While workers recognise that workers can only wage a successful fight if united, they face not just the transport companies but the GMB and Unite, which are corporatist organisations that side with big business to enforce attacks on jobs, pay and conditions. The union bureaucracy seek to suppress strike mandates but where there are forced to sanction them due to pressure from their members, they then work to limit and isolate them, within companies and between sectors, in order to browbeat acceptance of below inflation pay deals, voluntary redundancies and/or attacks on terms and conditions.

Unite has suppressed a potential unified strike wave among its members at Arriva North West, Arriva Yorkshire, and Stagecoach Merseyside. At Arriva Yorkshire it backed a substandard deal worth between eight and 10 percent, after workers walked out for two weeks. At Stagecoach Merseyside, after a single day’s strike, Unite pushed through a 10.3 percent increase, rising to 11.9 percent from January 2023, so wages again will not keep pace with inflation.

Arriva North West, part of Arriva UK, is owned by German parent company Deutsche Bahn. In an article on its website, Unite cites research it commissioned revealing “in the last 10 years a total of £560 million has been paid in dividends from Arriva’s UK bus division to the parent company Deutsche Bahn. During that time bus workers in Arriva North West have contributed an estimated £60 million to the company’s bonanza profits.”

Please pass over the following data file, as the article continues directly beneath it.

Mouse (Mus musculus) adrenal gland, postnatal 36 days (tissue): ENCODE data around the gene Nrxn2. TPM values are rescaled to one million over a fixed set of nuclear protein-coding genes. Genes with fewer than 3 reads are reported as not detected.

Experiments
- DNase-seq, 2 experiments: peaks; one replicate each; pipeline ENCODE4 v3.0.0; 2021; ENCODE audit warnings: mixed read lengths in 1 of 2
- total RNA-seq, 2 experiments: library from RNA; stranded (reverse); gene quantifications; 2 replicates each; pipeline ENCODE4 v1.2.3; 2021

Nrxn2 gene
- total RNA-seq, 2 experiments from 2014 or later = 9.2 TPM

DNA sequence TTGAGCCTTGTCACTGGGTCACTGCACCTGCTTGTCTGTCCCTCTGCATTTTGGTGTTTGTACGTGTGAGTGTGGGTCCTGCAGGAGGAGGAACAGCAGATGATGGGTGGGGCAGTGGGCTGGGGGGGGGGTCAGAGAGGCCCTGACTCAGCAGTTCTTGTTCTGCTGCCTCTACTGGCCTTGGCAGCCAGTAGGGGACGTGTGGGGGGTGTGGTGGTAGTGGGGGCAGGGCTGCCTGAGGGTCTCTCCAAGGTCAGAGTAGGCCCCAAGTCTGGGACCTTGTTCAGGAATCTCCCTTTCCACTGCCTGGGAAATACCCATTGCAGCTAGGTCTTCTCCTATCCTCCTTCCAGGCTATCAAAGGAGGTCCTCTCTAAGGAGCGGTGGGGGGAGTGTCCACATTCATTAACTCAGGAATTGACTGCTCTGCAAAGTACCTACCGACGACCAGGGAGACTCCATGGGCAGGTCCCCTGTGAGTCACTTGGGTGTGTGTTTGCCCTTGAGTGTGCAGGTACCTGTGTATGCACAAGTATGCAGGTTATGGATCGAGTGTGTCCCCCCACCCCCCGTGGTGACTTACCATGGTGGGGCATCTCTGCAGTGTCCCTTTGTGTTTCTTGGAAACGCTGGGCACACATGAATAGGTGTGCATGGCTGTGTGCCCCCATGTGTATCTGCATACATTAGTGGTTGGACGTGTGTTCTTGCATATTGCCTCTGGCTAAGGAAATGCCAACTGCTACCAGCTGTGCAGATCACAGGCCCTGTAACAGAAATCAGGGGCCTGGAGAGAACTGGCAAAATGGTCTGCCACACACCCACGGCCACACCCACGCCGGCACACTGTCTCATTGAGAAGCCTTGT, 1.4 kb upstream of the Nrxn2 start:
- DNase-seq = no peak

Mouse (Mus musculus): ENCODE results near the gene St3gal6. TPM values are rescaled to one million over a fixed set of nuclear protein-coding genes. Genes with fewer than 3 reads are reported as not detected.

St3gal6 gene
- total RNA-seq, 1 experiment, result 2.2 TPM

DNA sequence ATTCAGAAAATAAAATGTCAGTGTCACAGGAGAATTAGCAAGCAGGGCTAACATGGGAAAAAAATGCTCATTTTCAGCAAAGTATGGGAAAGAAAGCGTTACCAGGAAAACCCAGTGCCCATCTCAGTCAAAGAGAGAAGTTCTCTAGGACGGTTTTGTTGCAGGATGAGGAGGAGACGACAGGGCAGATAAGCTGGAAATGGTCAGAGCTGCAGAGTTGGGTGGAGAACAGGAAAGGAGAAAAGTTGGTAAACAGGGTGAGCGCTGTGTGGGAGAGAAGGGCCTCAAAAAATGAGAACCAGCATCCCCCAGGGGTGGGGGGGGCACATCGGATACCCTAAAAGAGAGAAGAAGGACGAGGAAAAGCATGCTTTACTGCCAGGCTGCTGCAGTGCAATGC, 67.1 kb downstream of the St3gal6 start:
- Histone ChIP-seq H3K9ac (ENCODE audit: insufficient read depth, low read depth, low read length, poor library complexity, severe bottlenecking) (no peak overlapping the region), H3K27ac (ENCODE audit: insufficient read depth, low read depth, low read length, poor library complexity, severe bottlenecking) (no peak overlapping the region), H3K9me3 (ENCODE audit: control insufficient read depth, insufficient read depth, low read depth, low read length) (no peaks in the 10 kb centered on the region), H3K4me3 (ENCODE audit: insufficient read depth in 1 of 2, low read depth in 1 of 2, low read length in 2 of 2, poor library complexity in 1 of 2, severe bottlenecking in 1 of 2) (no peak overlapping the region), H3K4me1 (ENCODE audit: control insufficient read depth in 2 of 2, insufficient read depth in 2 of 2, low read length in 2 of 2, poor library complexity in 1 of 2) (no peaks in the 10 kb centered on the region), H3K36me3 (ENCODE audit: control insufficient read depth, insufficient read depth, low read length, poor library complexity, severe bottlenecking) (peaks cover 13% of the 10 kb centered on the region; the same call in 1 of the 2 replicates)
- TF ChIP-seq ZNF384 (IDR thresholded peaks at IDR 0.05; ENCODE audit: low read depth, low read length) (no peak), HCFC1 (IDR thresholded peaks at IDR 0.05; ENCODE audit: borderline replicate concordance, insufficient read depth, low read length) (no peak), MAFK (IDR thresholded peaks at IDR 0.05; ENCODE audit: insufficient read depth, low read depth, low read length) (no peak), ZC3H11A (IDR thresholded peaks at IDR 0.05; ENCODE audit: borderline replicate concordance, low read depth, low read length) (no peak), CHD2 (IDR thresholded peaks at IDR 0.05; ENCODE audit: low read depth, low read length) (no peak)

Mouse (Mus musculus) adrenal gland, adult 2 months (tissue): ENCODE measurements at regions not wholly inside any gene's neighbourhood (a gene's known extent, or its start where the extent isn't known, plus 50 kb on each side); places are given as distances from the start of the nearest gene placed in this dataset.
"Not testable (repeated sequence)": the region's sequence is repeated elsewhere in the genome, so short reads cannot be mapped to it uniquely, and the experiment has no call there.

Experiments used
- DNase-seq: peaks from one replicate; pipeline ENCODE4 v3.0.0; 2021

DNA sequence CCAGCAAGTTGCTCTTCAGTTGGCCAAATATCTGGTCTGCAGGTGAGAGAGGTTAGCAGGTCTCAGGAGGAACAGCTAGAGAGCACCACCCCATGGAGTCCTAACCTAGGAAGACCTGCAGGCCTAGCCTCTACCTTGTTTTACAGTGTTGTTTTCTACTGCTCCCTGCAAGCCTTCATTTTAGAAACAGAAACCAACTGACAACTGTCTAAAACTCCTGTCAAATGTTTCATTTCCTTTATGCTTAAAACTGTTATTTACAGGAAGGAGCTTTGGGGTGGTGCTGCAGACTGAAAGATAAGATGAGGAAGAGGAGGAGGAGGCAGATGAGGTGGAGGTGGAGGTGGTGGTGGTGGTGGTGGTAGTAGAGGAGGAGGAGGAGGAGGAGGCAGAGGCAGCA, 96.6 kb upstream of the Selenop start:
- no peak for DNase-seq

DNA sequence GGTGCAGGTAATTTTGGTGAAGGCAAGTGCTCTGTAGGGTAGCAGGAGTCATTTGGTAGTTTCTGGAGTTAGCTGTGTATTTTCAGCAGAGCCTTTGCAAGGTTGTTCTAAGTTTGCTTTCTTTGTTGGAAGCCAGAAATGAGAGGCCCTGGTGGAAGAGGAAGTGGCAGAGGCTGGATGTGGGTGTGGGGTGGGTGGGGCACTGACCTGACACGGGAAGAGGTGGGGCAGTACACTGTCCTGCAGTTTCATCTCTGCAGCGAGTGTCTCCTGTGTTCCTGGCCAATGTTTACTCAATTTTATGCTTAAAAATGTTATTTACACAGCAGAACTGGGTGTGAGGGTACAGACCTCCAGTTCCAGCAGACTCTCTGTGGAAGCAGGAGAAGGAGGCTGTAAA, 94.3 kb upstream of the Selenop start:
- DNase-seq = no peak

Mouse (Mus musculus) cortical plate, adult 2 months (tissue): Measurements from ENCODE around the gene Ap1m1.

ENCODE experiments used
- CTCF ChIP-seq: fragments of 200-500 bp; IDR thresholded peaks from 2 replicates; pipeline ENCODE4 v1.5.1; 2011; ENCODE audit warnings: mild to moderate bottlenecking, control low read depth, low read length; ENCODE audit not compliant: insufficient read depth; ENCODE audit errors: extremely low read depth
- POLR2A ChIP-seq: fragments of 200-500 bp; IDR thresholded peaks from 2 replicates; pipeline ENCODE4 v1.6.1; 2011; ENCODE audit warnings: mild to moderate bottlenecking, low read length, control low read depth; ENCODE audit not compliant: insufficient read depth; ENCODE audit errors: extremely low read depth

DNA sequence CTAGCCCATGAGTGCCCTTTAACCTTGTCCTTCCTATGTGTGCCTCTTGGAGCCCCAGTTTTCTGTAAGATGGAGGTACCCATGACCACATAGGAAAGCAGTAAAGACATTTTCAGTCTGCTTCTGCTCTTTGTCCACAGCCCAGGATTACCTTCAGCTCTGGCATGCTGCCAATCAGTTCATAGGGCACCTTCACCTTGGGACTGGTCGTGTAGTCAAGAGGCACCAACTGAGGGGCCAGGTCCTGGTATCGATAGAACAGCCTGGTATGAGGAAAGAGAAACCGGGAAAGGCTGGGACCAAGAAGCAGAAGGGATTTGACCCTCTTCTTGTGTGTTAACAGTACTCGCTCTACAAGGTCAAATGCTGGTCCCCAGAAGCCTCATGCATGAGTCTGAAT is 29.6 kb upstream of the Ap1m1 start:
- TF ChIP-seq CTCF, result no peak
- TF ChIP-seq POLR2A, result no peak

Unite general secretary Sharon Graham commented, “Rather than invest in its own workforce Arriva has been milking profits and offshoring them to Germany.”

According to Unite, Deutsche Bahn is one of the largest companies in the world and is “effectively owned by the German government”. It is “extremely profitable and has paid dividends of £5 billion to the German government.”

The Unite piece continues, “Since the pandemic began UK bus companies including Arriva have received considerable financial support from the UK government… Unite asks whether UK taxpayers money has actually—through offshoring—found its way into German government’s coffers?”

This nationalist appeal diverts workers from the necessary class struggle across workplaces, subsidiaries and national borders. Multinational companies, British and German alike, exploit employees all over the world. The point is not to call on hostile governments to re-shore the profits, but to mount a collective fight which stops such vast fortunes being clawed out of the backs of the international working class in the first place. Unite makes no mention of the wages and conditions of workers employed by Deutsche Bahnin Germany.

A fight for a genuine cost-of-living increase must be taken up in opposition to the corporatist, nationalist trade unions through independent rank-and-file committees. Join the fight to build the International Workers Alliance of Rank-and-File Committees and contact us today.